Sunday, 15 October 2017

The First Class of Minions

3 years ago, I embarked on a new strategy of placing small, speculative bets into loss-making companies with the potential to make a turnaround. That strategy is now affectionately known as the "minion" strategy. The first class of minions is from the semiconductor sector, which has risen strongly this year. Most of the minions have been sold in the last 1 year, and they have graduated with flying colours.

The triggering point for initiating this strategy is that I realised that although there were many semiconductor stocks listed on SGX, only 2 made good profits and gave out good dividends. The vast majority were not. See the table below, which is based on the financial results for FY2013, which were the latest available results at the time when I initiated the strategy in Mar 2014. Please note that the figures are not adjusted for consolidations and other corporate actions.

Company EPS Div D/E NTA Price P/NTA NTA/EPS Max EPS
AEM -0.92 0.00 2.5% $0.150 $0.079 0.53 16.3 1.53
ASTI -2.32 0.00 14.9% $0.120 $0.057 0.48 5.2 2.58
Ellipsiz 0.86 0.20 4.5% $0.190 $0.085 0.45 N.A. 3.85
MicroMech 3.69 3.00 0.0% $0.270 $0.570 2.11 N.A. 4.92
MIT -2.98 0.00 35.7% $0.130 $0.072 0.55 4.4 1.74
STATS -2.50 0.00 93.4% $0.560 $0.310 0.55 22.4 6.50
Sunright -1.40 0.00 7.3% $0.610 $0.125 0.20 43.6 5.00
UMS 8.40 6.50 0.0% $0.560 $0.655 1.17 N.A. 8.40

The intriguing question I had was why both Micro-Mech and UMS could make money but the rest could not. Some even had fairly large losses. The divergence in performance raised an interesting question, which was that would Micro-Mech and UMS follow the rest into losses, or the rest would follow Micro-Mech and UMS into gains. Thus, I decided to explore placing speculative bets into the loss-making companies, with the hope of them turning around and becoming multi-baggers. These bets were mentally written off the moment they were invested (see Meet The Minions for more info).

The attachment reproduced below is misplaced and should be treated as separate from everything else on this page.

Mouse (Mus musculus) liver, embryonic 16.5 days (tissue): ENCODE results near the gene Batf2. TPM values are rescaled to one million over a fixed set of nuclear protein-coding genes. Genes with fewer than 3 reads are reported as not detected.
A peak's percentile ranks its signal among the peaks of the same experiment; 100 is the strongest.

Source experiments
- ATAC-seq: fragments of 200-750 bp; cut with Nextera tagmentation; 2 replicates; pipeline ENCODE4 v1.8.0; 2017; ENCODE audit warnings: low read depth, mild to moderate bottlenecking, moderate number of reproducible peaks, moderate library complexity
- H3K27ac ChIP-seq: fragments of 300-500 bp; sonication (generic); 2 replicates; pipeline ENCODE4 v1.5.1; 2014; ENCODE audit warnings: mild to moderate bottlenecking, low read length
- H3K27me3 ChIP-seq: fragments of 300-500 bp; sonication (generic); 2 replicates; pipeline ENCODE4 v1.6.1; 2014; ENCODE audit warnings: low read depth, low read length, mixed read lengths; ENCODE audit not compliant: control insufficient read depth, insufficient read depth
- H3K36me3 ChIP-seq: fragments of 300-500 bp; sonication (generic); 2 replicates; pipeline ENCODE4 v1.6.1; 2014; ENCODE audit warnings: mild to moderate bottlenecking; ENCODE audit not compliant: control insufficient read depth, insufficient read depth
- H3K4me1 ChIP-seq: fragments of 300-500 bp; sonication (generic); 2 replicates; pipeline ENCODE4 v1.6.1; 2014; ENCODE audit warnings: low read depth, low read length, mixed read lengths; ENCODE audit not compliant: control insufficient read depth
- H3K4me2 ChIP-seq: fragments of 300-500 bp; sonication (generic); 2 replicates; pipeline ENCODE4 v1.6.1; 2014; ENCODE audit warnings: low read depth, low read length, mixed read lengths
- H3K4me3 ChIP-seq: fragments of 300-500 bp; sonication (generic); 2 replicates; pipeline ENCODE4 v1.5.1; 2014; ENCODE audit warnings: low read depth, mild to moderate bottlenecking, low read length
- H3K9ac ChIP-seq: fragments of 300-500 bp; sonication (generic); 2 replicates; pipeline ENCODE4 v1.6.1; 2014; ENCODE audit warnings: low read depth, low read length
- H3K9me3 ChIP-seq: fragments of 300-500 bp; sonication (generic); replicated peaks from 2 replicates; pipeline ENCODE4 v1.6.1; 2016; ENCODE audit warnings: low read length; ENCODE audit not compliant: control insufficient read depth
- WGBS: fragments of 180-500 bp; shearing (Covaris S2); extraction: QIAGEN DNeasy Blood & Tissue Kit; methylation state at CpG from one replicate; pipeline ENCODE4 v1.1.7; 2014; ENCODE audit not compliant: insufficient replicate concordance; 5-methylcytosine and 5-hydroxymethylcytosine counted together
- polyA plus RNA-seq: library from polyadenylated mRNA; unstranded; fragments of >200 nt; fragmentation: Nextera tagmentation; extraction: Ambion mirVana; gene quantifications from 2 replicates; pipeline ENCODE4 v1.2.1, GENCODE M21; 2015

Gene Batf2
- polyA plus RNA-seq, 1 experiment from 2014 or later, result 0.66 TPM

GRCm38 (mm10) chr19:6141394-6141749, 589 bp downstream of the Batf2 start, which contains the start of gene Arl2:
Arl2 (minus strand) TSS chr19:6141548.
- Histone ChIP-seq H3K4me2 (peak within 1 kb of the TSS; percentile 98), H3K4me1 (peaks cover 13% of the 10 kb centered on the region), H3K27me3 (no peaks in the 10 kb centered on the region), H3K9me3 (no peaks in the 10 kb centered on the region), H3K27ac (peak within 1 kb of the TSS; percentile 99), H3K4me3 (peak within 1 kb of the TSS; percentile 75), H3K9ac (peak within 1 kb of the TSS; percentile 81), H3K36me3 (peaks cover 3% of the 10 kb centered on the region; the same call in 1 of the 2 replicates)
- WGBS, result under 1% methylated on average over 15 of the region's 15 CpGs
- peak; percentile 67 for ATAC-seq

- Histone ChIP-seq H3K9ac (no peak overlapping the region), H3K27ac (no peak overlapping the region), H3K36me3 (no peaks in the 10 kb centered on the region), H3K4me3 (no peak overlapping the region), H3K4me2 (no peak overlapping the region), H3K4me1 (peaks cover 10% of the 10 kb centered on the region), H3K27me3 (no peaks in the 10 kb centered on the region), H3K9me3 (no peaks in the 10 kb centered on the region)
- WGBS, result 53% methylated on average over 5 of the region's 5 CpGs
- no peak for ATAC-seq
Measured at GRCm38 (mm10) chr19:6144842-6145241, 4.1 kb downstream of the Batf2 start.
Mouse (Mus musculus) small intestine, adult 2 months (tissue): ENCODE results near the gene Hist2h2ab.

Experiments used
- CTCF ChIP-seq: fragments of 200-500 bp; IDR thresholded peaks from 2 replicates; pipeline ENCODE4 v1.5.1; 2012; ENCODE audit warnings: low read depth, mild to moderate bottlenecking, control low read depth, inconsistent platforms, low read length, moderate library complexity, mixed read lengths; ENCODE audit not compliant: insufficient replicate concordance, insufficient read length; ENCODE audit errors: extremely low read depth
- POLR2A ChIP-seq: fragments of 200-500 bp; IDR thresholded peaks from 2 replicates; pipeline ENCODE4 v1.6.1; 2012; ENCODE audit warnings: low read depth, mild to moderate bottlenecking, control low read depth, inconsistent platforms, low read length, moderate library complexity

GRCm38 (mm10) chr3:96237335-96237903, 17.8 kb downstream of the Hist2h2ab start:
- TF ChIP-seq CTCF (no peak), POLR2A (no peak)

Having said that, it is not just anyhow throwing money away. Nobody likes to really lose money. Thus, there are 2 guiding principles in the minion strategy. Firstly, the companies must demonstrate they have the ability to survive at least for the next few years, so that there is sufficient time for a potential turnaround to happen. They should also not have to call a rights issue, else it would be throwing good money after bad ones. Secondly, there must be reasonable probability of a turnaround happening. If either of these 2 conditions are not present, the minions would likely lead to losses.

On the ability to survival, the companies should not have high Debt/Equity ratios and the Net Asset Value should be sufficient to absorb the loss per share for the next few years. Surprisingly, all the semiconductor companies evaluated above had low Debt/Equity ratios, with the exception of STATS ChipPAC. The NTA/EPS ratio for loss-making companies show how many years they could last, assuming they continue to make the same losses every year. Again, in this aspect, all the companies could survive for the next 4 years at least.

On the probability of a turnaround, I really had no insights into this industry (and why Micro-Mech and UMS made money but the rest did not) and was relying heavily on the guess that convergence among the companies (in either direction) was probable. Exactly how long the turnaround would happen was unknown. Based on the earlier discussion, if the turnaround were to happen within the next 4 years, then all the stocks evaluated would rise.